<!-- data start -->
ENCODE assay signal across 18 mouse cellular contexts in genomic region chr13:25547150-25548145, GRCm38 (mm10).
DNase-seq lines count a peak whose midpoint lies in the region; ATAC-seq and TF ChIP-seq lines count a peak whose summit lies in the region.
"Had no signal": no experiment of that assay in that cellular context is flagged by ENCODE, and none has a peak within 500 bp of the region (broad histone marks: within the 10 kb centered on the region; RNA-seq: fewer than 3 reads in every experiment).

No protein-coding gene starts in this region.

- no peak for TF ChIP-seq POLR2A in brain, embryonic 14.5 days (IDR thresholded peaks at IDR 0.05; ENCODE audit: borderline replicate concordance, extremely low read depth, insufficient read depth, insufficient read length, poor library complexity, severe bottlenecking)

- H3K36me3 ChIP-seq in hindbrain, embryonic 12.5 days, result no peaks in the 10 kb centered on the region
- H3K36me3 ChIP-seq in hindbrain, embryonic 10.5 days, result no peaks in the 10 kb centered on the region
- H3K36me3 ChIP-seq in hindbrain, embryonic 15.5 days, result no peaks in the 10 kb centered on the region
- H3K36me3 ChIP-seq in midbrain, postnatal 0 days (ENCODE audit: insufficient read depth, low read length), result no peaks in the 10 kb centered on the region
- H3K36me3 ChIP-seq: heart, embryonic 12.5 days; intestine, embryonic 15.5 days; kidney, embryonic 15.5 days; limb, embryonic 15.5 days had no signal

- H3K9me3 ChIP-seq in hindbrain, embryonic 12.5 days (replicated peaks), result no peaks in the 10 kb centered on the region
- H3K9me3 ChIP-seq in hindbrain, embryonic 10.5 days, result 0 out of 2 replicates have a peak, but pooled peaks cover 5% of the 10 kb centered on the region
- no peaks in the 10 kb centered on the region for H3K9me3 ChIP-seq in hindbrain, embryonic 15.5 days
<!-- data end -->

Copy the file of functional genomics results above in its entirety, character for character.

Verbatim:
ENCODE assay signal across 18 mouse cellular contexts in genomic region chr13:25547150-25548145, GRCm38 (mm10).
DNase-seq lines count a peak whose midpoint lies in the region; ATAC-seq and TF ChIP-seq lines count a peak whose summit lies in the region.
"Had no signal": no experiment of that assay in that cellular context is flagged by ENCODE, and none has a peak within 500 bp of the region (broad histone marks: within the 10 kb centered on the region; RNA-seq: fewer than 3 reads in every experiment).

No protein-coding gene starts in this region.

- no peak for TF ChIP-seq POLR2A in brain, embryonic 14.5 days (IDR thresholded peaks at IDR 0.05; ENCODE audit: borderline replicate concordance, extremely low read depth, insufficient read depth, insufficient read length, poor library complexity, severe bottlenecking)

- H3K36me3 ChIP-seq in hindbrain, embryonic 12.5 days, result no peaks in the 10 kb centered on the region
- H3K36me3 ChIP-seq in hindbrain, embryonic 10.5 days, result no peaks in the 10 kb centered on the region
- H3K36me3 ChIP-seq in hindbrain, embryonic 15.5 days, result no peaks in the 10 kb centered on the region
- H3K36me3 ChIP-seq in midbrain, postnatal 0 days (ENCODE audit: insufficient read depth, low read length), result no peaks in the 10 kb centered on the region
- H3K36me3 ChIP-seq: heart, embryonic 12.5 days; intestine, embryonic 15.5 days; kidney, embryonic 15.5 days; limb, embryonic 15.5 days had no signal

- H3K9me3 ChIP-seq in hindbrain, embryonic 12.5 days (replicated peaks), result no peaks in the 10 kb centered on the region
- H3K9me3 ChIP-seq in hindbrain, embryonic 10.5 days, result 0 out of 2 replicates have a peak, but pooled peaks cover 5% of the 10 kb centered on the region
- no peaks in the 10 kb centered on the region for H3K9me3 ChIP-seq in hindbrain, embryonic 15.5 days